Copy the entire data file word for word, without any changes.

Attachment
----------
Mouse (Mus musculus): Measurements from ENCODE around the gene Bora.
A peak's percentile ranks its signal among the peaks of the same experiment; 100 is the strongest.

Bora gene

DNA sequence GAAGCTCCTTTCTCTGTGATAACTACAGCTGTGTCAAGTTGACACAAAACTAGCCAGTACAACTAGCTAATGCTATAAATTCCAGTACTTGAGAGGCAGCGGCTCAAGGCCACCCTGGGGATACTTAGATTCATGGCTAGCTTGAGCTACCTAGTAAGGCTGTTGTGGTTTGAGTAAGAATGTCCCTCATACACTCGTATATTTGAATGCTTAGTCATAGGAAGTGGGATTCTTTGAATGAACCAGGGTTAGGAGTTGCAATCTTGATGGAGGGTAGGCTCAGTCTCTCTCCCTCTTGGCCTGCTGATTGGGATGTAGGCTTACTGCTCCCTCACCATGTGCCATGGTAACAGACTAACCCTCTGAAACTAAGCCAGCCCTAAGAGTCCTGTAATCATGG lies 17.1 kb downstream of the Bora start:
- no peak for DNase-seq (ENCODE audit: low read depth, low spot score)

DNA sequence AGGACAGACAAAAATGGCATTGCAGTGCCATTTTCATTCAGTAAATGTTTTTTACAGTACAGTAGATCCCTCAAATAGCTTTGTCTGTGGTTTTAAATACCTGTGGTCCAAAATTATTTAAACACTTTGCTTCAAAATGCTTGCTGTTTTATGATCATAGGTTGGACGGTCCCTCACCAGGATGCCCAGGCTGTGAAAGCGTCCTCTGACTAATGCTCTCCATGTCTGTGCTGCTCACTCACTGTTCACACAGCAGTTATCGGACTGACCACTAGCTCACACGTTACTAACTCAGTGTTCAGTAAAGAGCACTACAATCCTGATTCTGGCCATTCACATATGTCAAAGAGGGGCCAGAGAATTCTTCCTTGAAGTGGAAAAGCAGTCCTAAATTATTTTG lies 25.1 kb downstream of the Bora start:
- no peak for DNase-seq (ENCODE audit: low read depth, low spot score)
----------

Mouse (Mus musculus): Measurements from ENCODE around the gene Bora.
A peak's percentile ranks its signal among the peaks of the same experiment; 100 is the strongest.

Bora gene

DNA sequence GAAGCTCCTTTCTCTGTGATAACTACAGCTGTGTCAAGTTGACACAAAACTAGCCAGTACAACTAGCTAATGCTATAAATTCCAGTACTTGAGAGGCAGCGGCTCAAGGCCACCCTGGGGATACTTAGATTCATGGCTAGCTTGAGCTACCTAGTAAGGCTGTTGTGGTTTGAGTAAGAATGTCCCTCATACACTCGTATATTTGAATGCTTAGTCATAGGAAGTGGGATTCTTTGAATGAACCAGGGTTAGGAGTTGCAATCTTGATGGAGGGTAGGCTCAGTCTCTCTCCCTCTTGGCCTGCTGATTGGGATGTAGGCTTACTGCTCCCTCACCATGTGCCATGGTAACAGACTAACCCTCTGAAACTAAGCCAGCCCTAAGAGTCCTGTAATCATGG lies 17.1 kb downstream of the Bora start:
- no peak for DNase-seq (ENCODE audit: low read depth, low spot score)

DNA sequence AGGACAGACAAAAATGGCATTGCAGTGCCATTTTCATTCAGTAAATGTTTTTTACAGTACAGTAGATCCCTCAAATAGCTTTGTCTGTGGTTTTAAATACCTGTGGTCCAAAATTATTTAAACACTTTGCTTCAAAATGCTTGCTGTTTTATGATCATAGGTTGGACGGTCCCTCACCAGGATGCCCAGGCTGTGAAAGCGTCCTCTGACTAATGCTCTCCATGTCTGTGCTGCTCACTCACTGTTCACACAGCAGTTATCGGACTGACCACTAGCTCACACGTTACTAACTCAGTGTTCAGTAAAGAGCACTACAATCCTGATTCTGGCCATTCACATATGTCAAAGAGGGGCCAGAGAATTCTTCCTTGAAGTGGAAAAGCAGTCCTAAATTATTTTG lies 25.1 kb downstream of the Bora start:
- no peak for DNase-seq (ENCODE audit: low read depth, low spot score)